Comprehensible Information Security…


Billy’s Adventures:


Your passwords are the most common way to prove your identity when using websites, email accounts and your computer itself (via User Accounts). The use of strong passwords is therefore essential in order to protect your security and identity. The best security in the world is useless if a malicious person has a legitimate user name and password. 


Passwords are commonly paired with a username or email address. However, on secure sites they may also be used with other methods of identification such as a separate PIN and/or memorable information.

Risk of using a weak password

If you use a weak password it makes it easy of someone to commit fraud and other crimes against you by accessing your accounts. They may be able to access your bank account, buy items online with your money, impersonate you on social media sites and email, and access private information held on your computer or in cloud storage accounts.

  • DICTIONARY & RAINBOWS: Personal information, such as name and date of birth can be used to guess common passwords.
  • SOCIAL ENGINEERING: Attackers use social engineering techniques to trick people into revealing passwords.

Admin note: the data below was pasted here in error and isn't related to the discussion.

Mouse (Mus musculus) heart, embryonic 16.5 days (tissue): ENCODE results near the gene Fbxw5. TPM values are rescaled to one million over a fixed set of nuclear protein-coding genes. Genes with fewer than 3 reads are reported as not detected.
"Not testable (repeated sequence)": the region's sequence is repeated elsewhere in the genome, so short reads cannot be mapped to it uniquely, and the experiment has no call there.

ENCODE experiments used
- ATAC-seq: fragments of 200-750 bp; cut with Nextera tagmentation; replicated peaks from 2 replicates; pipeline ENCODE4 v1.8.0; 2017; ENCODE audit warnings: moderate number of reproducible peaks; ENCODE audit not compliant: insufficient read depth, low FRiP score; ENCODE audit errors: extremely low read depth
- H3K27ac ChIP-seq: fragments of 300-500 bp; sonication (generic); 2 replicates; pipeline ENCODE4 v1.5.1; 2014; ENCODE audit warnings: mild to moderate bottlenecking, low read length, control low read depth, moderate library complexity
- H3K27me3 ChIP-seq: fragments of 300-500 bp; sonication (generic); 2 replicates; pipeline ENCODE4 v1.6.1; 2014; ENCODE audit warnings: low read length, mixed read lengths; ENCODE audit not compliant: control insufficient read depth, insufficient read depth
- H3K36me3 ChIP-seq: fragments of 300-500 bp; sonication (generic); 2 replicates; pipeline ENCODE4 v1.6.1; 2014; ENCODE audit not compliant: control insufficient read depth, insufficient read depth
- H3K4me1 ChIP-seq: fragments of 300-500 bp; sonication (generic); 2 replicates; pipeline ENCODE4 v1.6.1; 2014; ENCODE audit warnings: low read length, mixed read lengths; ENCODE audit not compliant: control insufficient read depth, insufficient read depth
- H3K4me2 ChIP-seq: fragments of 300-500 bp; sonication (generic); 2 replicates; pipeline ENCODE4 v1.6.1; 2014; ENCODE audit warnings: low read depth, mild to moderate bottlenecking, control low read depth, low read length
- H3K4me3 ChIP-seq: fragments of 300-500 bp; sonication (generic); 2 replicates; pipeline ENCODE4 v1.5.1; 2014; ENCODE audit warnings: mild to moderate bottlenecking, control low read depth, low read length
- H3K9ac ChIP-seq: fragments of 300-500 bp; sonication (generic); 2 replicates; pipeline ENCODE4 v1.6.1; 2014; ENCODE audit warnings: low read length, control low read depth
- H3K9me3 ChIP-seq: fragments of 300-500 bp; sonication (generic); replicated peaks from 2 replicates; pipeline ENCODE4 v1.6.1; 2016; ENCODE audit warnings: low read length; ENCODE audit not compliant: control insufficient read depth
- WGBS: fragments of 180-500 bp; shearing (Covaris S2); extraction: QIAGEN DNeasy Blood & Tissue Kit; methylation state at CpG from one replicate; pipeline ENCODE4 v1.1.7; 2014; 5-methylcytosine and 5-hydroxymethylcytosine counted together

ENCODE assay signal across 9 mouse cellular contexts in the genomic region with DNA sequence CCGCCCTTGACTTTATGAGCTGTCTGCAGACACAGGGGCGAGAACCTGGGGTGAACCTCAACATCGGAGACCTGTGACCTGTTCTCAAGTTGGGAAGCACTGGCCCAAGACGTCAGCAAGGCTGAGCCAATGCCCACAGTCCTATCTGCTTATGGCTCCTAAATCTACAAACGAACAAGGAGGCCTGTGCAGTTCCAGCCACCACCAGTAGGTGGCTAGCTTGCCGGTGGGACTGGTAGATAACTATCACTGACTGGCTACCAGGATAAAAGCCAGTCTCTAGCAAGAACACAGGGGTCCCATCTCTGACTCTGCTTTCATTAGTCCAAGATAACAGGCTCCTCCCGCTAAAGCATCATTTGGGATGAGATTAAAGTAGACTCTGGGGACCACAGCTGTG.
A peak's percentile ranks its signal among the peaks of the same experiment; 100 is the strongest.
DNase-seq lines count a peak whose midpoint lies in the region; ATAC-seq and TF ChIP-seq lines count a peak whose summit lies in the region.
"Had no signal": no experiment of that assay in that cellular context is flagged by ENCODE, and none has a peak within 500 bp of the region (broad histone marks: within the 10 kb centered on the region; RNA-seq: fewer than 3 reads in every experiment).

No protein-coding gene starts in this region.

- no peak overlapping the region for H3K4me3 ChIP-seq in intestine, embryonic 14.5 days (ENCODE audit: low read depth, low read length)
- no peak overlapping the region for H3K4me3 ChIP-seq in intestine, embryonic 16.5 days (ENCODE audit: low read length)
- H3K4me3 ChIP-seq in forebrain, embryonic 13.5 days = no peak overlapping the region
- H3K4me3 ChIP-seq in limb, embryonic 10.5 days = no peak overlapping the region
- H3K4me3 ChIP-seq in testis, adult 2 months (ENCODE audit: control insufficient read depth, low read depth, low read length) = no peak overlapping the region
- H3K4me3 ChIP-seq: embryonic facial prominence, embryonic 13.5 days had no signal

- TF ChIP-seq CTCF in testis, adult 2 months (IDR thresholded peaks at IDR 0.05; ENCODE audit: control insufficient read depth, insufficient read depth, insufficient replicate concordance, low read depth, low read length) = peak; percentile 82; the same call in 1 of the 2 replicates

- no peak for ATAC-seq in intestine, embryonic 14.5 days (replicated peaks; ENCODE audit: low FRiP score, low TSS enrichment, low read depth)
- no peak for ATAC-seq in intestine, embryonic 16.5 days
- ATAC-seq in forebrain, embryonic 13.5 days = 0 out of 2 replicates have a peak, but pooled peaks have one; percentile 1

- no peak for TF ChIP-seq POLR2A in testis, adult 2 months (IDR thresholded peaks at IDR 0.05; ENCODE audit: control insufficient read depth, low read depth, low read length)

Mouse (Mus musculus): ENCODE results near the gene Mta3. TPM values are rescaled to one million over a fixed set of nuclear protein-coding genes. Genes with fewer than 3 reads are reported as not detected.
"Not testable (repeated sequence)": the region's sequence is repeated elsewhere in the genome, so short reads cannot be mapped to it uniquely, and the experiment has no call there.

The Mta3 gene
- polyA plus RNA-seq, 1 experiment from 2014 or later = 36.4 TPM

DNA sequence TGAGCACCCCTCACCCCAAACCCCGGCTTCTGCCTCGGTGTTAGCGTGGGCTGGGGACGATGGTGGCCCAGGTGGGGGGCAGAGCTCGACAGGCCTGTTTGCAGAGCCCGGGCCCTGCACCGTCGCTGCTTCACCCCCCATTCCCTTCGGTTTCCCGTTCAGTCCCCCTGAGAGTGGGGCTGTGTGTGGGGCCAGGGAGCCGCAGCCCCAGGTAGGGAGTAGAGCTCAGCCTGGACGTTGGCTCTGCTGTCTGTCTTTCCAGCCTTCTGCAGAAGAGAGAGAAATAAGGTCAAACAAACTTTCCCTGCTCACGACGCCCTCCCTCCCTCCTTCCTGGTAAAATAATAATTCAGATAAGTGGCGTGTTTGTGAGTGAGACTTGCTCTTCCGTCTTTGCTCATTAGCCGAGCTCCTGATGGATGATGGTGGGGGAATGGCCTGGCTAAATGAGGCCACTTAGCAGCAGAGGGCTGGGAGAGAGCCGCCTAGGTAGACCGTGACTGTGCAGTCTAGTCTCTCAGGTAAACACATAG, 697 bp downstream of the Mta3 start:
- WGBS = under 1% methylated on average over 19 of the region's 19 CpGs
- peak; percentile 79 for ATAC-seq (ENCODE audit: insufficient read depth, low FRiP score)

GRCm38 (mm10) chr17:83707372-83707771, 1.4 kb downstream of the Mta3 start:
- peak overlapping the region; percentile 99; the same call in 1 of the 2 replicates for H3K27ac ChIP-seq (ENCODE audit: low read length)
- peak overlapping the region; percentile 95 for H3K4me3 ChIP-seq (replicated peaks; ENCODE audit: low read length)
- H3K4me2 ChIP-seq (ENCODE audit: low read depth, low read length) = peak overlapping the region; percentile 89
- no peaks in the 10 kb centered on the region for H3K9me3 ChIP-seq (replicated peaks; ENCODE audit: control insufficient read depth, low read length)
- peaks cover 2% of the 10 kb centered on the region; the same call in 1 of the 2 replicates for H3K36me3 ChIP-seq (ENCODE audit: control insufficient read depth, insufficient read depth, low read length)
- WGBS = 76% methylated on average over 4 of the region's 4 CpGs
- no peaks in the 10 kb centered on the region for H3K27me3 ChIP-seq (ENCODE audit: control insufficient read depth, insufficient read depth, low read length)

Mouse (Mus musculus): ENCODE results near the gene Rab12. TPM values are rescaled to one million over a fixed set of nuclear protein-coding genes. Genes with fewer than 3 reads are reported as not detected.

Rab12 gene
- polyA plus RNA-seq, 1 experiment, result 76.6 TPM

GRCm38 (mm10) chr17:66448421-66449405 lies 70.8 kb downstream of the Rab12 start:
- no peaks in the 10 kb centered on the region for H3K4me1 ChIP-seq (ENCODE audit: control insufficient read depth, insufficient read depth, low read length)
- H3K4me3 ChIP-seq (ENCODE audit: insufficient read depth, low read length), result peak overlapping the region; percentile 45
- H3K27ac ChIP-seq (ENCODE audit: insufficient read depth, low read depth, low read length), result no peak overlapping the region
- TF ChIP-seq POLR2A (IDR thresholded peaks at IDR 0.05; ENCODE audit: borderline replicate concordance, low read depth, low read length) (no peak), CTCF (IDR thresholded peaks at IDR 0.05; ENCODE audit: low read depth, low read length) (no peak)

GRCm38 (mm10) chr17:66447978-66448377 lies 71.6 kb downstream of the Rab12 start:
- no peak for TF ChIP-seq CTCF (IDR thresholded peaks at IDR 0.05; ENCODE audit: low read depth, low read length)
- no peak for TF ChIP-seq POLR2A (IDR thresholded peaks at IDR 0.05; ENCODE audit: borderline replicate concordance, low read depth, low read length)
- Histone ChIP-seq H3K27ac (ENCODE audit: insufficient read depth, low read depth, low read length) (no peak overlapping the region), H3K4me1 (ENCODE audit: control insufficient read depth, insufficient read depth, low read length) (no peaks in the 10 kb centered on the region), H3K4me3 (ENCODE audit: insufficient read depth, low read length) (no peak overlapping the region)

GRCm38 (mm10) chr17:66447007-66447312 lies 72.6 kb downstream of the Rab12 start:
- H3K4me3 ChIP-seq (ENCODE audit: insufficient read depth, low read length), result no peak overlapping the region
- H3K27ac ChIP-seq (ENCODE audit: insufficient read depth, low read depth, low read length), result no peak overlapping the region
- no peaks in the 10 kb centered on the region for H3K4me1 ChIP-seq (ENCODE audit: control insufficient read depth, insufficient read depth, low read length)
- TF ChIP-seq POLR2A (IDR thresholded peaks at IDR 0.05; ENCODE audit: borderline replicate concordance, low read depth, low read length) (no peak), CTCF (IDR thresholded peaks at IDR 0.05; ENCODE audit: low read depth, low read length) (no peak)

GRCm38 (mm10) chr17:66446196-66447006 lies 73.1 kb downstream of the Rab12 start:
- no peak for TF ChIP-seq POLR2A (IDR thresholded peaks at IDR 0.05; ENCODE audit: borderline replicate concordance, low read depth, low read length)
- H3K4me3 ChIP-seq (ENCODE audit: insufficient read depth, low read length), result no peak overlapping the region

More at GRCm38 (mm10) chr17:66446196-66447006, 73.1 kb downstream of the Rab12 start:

• POOR SYSTEMS: Badly secured systems can leak user passwords if exploited. Avoid signing up to disreputable sites.
  • SHOULDER SURFING: Observing someone typing their password.

Choosing the strongest password

Weak and insecure user passwords can make it easy for an attacker to crack, especially if the passwords contain whole words or phrases. Here are some tips you can you when making your next password:

  • Create a password with a length of between 9 and 19 characters, the more the better.
  • Numbers, symbols and combinations of upper and lower case should be used to create a stronger password.

Six Tips for Passwords

Never Share

In password security sharing is never caring. You should never share your password with others. They could write it down or make a note of it which could then be lost to a hacker.

Don’t Double Dip